Wednesday, May 4, 2011

Kindle to be available at Walmart. Is ad-supported Kindle a primary focus?


The Editors of The Kindle Daily Post (national or international editions), which is always clickable at the top right-hand corner of the Kindlestore, announced yesterday (all emphases mine) that "...starting this week, Kindle will be available in over 3,200 Walmart stores nationwide.  Most stores will have a Kindle on display so you can check out all the features before you buy.  Walmart stores will be selling both Kindle 3G and Kindle with Special Offers.

Walmart is the latest in a growing list of retailers offering Kindle, including Target, Best Buy, and Staples, among others.

  Note they mention "both" the "Kindle 3G" and "Kindle with Special Offers."
  But they don't mention a third possibility, the Kindle3 WiFi-Only Without Special Offers

  Is it possible there'll be no $139 WiFi-Only model at Walmart?

  That would be of interest insofar as the Non-Ad WiFi-Only Kindle may be getting less production interest.
  Or, it could be that the Kindle Post mention of 'both' Kindles was unintentional on the editors' part, but that'll be interesting to watch.  The latest Youtube video has emphasized the "from $114" price point.

Kindle 3's   (UK: Kindle 3's),   K3 Special, $114   DX Graphite

Check often: Temporarily-free late-listed non-classics or recently published ones
  Guide to finding Free Kindle books and Sources.  Top 100 free bestsellers.
UK-Only: recently published non-classics, bestsellers, or £5 Max ones
    Also, UK customers should see the UK store's Top 100 free bestsellers.

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  1. I suspect the stores themselves may like the $114 price point. It's getting close to the supposed $99.95 magic number. Even if they offer the $139 model, they may use the $114 price to attract customers. What I'd like to see are stores undercutting Amazon's prices.

    There's also a possibility that the Kindles being sold are tagged (at least by serial number) as to where they're purchased. I can see WallMart, Best Buy and others preferring to target their ads to Kindles purchased at their stores. It'd be a good way to distribute sale offers cheaply and just to those who live near a store and might be interested.

    Amazon is being quite up front about letting special offer purchasers tailor their ad profiles, likes and dislikes. But we shouldn't forget that Amazon knows quite a bit about their customers, including what they look at but don't buy. Someone who didn't buy a BBQ grill from Amazon last spring might get a special offer for one on sale at a nearby WallMarts this year. If they buy, Amazon could get a kickback.

    All this is in our future. Technology is allowing giant corporations to know more about people in large cities than the neighborhood grocery in a village knew about our ancestors a hundred years ago.

    Of course, judging by how horribly wrong Amazon's Vine program has classified my reading interests, that may not mean much. They seem to confuse titles I look up while researching something I'm writing with titles I'd actually read and review for them.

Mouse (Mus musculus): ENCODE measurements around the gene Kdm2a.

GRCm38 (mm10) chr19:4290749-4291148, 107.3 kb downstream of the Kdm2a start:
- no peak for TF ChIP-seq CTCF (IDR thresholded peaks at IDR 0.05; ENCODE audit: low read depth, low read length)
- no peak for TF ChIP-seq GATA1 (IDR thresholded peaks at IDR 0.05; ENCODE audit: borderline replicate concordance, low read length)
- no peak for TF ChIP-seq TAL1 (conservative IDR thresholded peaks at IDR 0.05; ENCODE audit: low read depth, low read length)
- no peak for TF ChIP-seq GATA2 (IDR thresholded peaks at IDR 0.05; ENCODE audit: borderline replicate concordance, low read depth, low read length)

2. We should probably expect a steady decline in ereader prices:

  3. Gordon,
    Didn't Forrester and assorted columnists predict the end of the Kindle itself by the end of 2010 due to the popularity of the iPad and other tablets?

    Also, never in a truly idiotic presentation of the premise for the death of dedicated e-readers does the article mention Forrester speaking to the issue of E-INK (which they may have and it was columnist idiocy instead that produced the gist re the death of dedicated e-readers).

    Or, it may have been Forrester's. They've been wrong about the popularity of e-reader devices before, asking bad questions in their surveys.

    I have a NookColor and I intend to get the Amazon tablet if it comes, for the color magazine capability and for portable web-browsing but with Amazon features that I hope will be better done in software than is the B&N tablet-reader.

    I would *never* give up the e-Ink for an LCD tablet for reading books. And there are voluminous notes on forums that say the same thing. From people who own tablets or semi-tablets.

    If years from now they have non-LCD and e-paper-type capabilities for relaxing reading (eye care for many), along with color on a par with vibrant color in LCD tablets, then the dedicated e-reader may not be needed (though they'll always be lighter), but not mentioning e-Ink here at all is sheer ignorance on their part. It reminds me of the idiot who placed a picture of a tombstone at the head of his column last summer with the wording that the Kindle would die and be buried as of 2010.

    There is a wish there that is ugly and speaks to a special kind of stupidity that has to do with THEIR disliking the "drab" or "retro" *look* of e-ink readers.

    But you're right in your own emphasis that e-reader prices will go down. But I thought most people have seen this with ALL electronics.

    The FLIP camera? GOD. It has the same end result as a fine in-camera HD movie thing. It is not remotely like e-ink vs color.

  4. Good rant, Antrys!

    I don't think anyone's wishes--ugly or not--will matter much as this sorts itself out. Market forces will decide the future of the ebook and I have to agree with Forrester on one point: devices tend to consolidate various functions.

    As a Kindle 3 and iPad owner I'm with you on the advantages of e-Ink. For now.

  5. Gordon,
    No. Wishes didn't work out for tombstone photoshoppers last year, certainly.

    Market forces and the reasons behind them will be what counts, as you point out.

    "For now" is always the main thing. As I mentioned in today's blog post, "Everything in life does change."

    Thanks for alerting us to the analyses in that article.


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